Tuesday, November 4, 2014
Gobbler Knob Trail ( FT 236) - Lincoln National Forest
We started our hike at the signed trailhead( with very limited parking) heading west on the old jeep road. In short ways there is a ROAD CLOSED sign and a guardrail that blocks vehicle traffic. The foot path goes to left ( the south side). There are numerous berms through this next section. The forest service has gone greater than usual lengths to prevent vehicle traffic on this trail that is now designated hiking and horseback riding only. It seems to be working. We saw horse and human prints, but no tire tracks. In some places evidence of the old road, which is now the trail we were following, was mostly invisible in the high grass. The occasional worn down berm, or one of those brown masonite trail markers kept us on course though. There are no tree blazes. A couple of trails spurred off to the west, perhaps to water sources I speculated,because the most recent horse traffic obviously went off that way, and did not continue on to the Knob.
The hike is through the pinon-juniper forest that covers the long but narrow shelf that lies some 2000 feet down from the firs, aspens and meadows of the high ridges of the Sacramentos. This much drier terrain, more similar in character to much of the forest in the Gila continues for several horizontal miles until abrubtly terminating in the massive cliffs , that appear to form a veritable wall towering of the desert on the east side of Alamogordo.
We walked along the wide forest path. Gambel oaks in their fall color relieved the visual monotony of the pinons and junipers. Early on, there were many sandstone boulders along the road, a relative rarity in the limestone dominated Sacramentos. Their reddish hue reminding me of sandstone I'd seen in eastern Texas. Just as in Texas, it gave the dirt a deep red color. As the trail turned southwest, we started to climb, through high grass and over the gray limestone bedrock. As with other hikes in the Sacramento District , it's always fun to take a look down every once in awhile. Fossils in the rock are everywhere. I began to wonder if we should have been leaving some Reese's Pieces on our trail, just as I saw the last of the brown masonite markers indicating a turn to the west. We climbed a small hill and came to large open area which sits just below the top of the "knob."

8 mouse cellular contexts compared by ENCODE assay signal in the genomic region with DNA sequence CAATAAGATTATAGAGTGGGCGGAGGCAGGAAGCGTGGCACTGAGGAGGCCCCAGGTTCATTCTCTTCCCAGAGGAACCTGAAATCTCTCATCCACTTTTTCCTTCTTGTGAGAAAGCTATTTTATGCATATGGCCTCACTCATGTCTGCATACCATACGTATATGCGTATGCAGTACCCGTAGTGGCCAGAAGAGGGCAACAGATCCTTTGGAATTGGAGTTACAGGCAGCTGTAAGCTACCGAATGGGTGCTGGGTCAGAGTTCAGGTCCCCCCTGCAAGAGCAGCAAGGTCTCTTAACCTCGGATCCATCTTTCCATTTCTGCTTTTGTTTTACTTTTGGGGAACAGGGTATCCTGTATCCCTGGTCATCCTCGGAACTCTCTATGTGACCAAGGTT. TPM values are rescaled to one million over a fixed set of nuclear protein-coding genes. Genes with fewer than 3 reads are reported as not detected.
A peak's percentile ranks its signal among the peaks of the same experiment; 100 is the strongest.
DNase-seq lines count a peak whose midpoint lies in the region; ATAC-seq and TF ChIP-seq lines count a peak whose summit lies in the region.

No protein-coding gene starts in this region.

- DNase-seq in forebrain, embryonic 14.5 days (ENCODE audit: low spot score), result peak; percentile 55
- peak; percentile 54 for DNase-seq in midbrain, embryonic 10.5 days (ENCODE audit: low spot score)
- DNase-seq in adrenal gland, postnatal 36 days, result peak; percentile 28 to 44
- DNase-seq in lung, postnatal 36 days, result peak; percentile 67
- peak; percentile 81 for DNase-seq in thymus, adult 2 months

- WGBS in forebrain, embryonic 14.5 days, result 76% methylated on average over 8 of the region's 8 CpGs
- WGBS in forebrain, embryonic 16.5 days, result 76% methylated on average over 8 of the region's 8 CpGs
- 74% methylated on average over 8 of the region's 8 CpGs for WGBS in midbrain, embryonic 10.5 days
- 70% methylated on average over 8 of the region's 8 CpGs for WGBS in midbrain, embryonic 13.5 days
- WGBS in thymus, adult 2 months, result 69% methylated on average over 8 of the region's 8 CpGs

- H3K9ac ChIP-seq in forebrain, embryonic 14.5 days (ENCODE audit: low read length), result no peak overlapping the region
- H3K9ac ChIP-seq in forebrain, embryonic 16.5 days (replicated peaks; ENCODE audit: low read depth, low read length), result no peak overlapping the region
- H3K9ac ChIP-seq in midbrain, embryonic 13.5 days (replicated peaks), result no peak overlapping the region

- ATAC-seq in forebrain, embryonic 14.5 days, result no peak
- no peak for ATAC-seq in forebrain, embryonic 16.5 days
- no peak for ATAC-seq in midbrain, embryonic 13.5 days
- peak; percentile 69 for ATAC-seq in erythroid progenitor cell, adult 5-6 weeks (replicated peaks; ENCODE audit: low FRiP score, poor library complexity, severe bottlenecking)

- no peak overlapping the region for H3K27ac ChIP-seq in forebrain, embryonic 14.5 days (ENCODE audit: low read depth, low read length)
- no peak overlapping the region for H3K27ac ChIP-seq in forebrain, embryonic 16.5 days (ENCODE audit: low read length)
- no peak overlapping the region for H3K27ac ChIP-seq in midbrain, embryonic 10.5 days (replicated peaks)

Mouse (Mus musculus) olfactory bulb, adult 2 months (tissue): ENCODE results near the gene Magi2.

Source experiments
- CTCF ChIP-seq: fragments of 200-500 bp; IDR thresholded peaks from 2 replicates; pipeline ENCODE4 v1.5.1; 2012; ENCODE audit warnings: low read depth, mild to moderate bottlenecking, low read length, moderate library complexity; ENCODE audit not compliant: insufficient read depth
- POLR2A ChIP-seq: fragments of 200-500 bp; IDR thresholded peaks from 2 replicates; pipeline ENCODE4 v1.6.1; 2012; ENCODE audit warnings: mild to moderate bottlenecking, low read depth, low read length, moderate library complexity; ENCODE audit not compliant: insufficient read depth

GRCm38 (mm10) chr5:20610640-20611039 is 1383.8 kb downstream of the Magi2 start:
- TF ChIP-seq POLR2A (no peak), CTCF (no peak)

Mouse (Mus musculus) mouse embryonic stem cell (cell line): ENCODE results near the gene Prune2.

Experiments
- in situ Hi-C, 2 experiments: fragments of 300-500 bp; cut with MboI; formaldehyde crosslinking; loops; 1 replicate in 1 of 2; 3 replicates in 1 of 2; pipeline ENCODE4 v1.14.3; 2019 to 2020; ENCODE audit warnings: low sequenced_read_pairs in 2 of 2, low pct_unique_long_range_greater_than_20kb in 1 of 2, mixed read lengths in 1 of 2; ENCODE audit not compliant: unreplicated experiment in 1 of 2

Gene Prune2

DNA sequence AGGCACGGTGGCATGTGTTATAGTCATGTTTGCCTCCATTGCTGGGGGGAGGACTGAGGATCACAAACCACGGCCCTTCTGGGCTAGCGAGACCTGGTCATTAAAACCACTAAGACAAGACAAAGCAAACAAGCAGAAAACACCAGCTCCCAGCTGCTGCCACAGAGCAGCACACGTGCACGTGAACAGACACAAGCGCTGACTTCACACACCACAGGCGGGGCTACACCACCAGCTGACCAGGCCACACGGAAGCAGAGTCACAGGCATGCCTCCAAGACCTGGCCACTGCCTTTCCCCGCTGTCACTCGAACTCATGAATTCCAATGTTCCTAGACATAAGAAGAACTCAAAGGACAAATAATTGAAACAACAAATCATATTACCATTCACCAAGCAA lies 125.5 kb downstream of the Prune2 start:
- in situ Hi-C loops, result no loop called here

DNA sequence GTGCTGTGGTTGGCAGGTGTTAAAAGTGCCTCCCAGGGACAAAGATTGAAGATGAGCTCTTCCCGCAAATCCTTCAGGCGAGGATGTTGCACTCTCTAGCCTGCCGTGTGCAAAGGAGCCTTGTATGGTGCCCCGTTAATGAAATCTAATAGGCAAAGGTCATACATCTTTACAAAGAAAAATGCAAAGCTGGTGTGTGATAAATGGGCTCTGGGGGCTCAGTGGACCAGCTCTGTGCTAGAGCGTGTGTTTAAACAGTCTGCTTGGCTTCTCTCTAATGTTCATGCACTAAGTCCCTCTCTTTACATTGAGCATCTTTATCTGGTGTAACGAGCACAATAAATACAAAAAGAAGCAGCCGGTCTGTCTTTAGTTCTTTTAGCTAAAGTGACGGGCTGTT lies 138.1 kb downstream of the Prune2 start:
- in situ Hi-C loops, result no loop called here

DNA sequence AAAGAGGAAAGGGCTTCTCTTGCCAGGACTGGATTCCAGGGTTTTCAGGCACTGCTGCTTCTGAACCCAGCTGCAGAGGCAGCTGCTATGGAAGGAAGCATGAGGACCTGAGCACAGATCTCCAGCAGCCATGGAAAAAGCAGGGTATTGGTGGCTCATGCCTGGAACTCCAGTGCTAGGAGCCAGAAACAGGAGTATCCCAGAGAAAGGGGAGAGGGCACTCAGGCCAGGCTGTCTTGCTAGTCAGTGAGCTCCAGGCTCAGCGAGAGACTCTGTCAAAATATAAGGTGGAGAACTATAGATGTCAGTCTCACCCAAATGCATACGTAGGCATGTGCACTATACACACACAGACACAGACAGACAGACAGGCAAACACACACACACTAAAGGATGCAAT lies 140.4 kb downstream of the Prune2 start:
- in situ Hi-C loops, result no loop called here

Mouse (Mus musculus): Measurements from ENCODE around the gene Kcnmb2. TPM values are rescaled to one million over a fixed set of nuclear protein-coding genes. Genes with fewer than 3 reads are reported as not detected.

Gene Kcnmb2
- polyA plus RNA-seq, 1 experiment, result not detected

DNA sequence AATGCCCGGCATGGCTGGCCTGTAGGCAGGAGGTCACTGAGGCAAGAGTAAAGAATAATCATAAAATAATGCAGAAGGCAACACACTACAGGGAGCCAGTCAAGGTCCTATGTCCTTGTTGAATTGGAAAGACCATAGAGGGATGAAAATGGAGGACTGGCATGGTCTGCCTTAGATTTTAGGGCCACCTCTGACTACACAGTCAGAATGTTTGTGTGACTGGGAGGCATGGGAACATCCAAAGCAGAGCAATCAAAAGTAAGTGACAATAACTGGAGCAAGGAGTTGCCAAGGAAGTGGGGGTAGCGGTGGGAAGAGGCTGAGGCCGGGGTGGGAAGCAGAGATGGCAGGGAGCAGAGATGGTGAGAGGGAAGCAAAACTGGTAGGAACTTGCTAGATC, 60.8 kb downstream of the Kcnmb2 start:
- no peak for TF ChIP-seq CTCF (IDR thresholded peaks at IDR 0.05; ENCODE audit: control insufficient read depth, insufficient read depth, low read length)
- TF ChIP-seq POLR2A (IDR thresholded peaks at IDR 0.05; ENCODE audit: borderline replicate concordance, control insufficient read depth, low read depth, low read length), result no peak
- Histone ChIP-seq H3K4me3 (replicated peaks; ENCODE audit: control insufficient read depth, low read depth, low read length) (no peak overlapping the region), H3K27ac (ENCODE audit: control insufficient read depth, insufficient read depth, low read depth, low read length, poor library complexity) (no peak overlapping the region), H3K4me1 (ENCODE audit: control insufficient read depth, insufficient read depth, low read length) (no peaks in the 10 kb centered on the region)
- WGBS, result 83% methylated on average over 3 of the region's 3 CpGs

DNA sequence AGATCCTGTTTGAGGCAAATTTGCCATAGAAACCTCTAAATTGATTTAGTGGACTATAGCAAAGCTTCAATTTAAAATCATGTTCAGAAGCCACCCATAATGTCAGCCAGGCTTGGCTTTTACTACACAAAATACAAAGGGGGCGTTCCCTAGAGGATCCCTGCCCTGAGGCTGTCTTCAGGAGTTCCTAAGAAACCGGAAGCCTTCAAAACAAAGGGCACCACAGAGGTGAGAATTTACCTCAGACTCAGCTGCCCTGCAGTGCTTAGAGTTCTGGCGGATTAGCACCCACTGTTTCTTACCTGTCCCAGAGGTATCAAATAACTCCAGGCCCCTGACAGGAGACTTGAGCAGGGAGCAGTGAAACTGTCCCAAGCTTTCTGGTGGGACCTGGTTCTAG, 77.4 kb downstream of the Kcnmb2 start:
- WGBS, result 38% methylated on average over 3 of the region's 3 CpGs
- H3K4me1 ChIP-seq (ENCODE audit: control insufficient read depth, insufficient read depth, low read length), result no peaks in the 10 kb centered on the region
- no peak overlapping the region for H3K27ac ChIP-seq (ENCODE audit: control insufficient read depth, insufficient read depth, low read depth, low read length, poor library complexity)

Even though the hike was fairly mundane . The views at the top are definitely not. To south and southwest were the narrow cliffs of a hogback ridge and the massive layered wall of sedimentary rock on the south side of Escondido Canyon. On the southeast we could see the forested ridges transitioning into desert mountains. Directly behind(east) we could see the high ridge and white buildings at the Sunspot Solar Observatory. West and northwest were the Orogrande Mountains and White Sands. Directly in front of us and close to 2000 feet down was a huge desert plateau, cut by winding arroyos leading to Escondido Canyon. Hazy skies dominated, but I'm sure on clearer days the Organs and San Andres Mountains are easily seen.We lingered a bit, taking photos, enjoying a truly spectacular landscape that few visit or even know exists, which is often the case down here in southern New Mexico.
On trip out had sunny and just a bit breezy, but as we start to head back , the clouds rolled in making the return walk a bit gloomy. Moments before reaching the truck, the thunder began.
Although we didn't see much in the way of wildlife on our hike. We did see groups of deer and turkeys crossing the West Side Road. Note: if want learn more about the rugged canyons of the Sacramentos, check out imike's contributions to the Hiking Arizona website. I know I became intrigued by possibilities while reading his wonderfully candid and frequently humorous trail descriptions.